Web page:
Post # 7
Having beer and wine available is not a cash bar, that’s an open bar and I think that’s just fine. You may not drink it, but your guests will. If you have the hard liquor, you can have that be cash. You just have to make sure that your guests can have access to drinks. We went to a wedding that was a cash bar only and we snuck our own liquor in. If they had beer and wine available, we wouldn’t have. The reception isn’t just about you, it’s about your guests too so I would make beer and wine available. Even if you don’t drink it.
Post # 8
I know its not all about me but I have been to a couple weddings without any alcohol because the bride and groom don’t drink and I didn’t think it was a big deal.
Even with the open bar – drinking in the car, bringing in prohibited types of alchohol, etc. will be happening. The venue said they would call the police – I really don’t want that happening on my wedding day because people couldn’t follow the rules for a 3 hour reception.
Post # 9
I don’t think I will be wasting money on drinks if people actually drink them. But if we spend 600-700 dollars on beer and wine and everyone brings their own liquor and doesn’t drink the beer and wine – then that is wasting it. We are only having about 80 people including Fiance and I and about 30 of my family have already said to count them out – they will bring their own.
Post # 10
Like everyone said, the reception isn’t just about you. It’s a thank you to guests who have taken time out of their day to come see you get married. I had less than a glass of wine on my wedding day, and DH doesn’t drink at all. But we still had an open bar. You wouldn’t invite someone to your house for dinner and ask them to pay for every drink they had.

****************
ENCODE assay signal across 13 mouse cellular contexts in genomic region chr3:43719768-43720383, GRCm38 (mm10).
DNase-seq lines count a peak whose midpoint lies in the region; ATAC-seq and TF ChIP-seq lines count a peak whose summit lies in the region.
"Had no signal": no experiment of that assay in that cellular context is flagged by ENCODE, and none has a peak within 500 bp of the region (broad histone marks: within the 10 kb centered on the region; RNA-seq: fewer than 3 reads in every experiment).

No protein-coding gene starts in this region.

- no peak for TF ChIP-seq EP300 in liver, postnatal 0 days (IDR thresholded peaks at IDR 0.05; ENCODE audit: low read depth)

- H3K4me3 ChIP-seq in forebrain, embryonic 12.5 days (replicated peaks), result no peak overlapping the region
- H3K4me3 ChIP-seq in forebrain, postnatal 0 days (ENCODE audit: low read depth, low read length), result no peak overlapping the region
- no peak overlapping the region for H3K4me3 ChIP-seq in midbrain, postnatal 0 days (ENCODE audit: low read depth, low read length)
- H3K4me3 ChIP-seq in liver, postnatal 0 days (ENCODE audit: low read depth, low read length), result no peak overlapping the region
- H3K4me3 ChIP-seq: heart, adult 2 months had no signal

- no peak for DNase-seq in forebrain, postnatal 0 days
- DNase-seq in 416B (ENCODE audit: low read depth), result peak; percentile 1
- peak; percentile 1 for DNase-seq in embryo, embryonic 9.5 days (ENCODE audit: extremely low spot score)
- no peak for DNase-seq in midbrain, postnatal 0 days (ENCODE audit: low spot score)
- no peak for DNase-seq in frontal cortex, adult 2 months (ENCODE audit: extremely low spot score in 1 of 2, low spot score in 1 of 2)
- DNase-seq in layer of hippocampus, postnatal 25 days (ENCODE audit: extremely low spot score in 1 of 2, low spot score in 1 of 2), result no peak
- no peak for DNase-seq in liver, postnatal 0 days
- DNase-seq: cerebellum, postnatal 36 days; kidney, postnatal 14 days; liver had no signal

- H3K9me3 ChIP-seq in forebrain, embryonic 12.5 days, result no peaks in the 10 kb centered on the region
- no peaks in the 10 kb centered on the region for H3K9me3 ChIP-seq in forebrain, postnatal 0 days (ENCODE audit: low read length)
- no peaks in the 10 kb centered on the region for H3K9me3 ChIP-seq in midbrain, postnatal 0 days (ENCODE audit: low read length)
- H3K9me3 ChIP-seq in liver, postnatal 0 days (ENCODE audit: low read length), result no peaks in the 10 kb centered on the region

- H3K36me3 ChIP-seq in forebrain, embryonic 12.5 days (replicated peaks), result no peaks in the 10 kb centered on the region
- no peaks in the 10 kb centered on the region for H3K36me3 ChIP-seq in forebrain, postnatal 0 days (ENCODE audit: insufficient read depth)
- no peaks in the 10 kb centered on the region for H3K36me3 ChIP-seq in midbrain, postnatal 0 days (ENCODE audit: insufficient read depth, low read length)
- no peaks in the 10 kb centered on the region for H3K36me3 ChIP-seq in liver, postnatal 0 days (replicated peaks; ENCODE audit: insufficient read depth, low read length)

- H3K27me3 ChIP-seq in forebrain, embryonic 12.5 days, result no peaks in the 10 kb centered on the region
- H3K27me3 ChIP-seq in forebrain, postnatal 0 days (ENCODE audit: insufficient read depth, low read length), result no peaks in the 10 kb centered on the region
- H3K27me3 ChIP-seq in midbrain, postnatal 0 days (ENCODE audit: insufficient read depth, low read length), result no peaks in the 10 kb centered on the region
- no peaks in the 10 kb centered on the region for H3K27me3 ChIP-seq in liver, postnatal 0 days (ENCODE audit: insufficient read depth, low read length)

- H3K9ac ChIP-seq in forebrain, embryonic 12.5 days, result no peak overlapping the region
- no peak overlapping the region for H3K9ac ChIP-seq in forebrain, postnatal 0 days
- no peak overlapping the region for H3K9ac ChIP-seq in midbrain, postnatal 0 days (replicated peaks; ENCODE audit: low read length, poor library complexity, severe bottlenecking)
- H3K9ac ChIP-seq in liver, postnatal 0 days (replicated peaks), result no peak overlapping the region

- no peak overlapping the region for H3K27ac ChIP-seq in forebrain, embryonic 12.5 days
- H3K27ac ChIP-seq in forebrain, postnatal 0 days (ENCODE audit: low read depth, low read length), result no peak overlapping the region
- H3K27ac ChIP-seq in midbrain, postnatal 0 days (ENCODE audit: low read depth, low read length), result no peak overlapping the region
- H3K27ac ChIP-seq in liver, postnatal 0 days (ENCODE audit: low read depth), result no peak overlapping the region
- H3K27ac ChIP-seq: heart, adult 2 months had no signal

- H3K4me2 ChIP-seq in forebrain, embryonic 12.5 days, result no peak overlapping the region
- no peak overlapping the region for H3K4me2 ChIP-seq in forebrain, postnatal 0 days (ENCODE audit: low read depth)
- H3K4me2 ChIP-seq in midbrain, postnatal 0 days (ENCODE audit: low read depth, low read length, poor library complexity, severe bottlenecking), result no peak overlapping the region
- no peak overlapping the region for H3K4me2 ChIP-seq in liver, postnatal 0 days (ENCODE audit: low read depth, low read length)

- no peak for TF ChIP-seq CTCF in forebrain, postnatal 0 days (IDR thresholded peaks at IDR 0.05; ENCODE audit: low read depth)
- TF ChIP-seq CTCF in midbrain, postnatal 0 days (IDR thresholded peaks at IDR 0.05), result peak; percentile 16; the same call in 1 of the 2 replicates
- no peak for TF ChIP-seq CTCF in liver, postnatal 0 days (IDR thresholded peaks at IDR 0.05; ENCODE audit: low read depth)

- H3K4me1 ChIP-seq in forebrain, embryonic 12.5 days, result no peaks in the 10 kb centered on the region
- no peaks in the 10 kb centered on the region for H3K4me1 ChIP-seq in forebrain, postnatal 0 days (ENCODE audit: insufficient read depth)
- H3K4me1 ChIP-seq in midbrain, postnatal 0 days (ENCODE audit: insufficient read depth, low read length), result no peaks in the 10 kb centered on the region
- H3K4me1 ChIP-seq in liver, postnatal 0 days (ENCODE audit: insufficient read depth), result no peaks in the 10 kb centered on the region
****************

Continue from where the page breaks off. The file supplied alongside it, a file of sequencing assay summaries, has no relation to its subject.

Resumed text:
It’s ultimately your decision though.
ETA: I do think that no alcohol at all is slightly different than having a cash bar. To go back to my analogy of inviting people over for dinner – if I don’t provide alcohol, maybe thats a disappointment to some, but it’s not necessarily rude. But asking my guests to pay for their drinks is.
Post # 11
I am just the same as you are regarding how I am with drinking, and how I feel. So I hate having to say, you are being painted into a corner by your guests.
I think you have to have the open bar. Even if you had a cash bar, they could still get as drunk as possible. You would feel even worse if a major number of your guests spent the reception in the parking lot, and were asked to leave.
It is sort of spending more money for a better result.
Post # 12
I don’t drink as well but I’m having an open bar because I want my guests to be happy and enjoy the party. Guests spent money to get to your wedding (whether for outfits, gifts, driving, whatever). I’d think if you could find a way to make it happen, they’d be appreciative.
Post # 13
I respect your opinion. I’m thinking at this point none or open is the only options we have. Either way its going to be a big mess.
Just so i understand, you think we should have an open bar with liquor or with just beer and wine?
Post # 14
Well if you are going to serve wine and beer, but know they want liquor, why couldn’t you provide that to them? Serve the cheapest possible liquor and don’t have as much wine and beer? You can also do a consumption bar where the server will only open what is necessary.
Another suggestion, if your family has as big of problems as you are saying, why not elope or do something even smaller? It seems like you might enjoy something like that better.
Post # 15
Can’t your venue do a consumption bar? That way, you’d only pay for what your guests actually drink and then on top of that, you have the right to say to the bartender, “once we hit $750 of booze, that’s it, open bar is closed”. My friends did that and it ended up being much cheaper than simply an open bar. The bartender just rang up each drink as he made them and the til kept track of what had been ordered.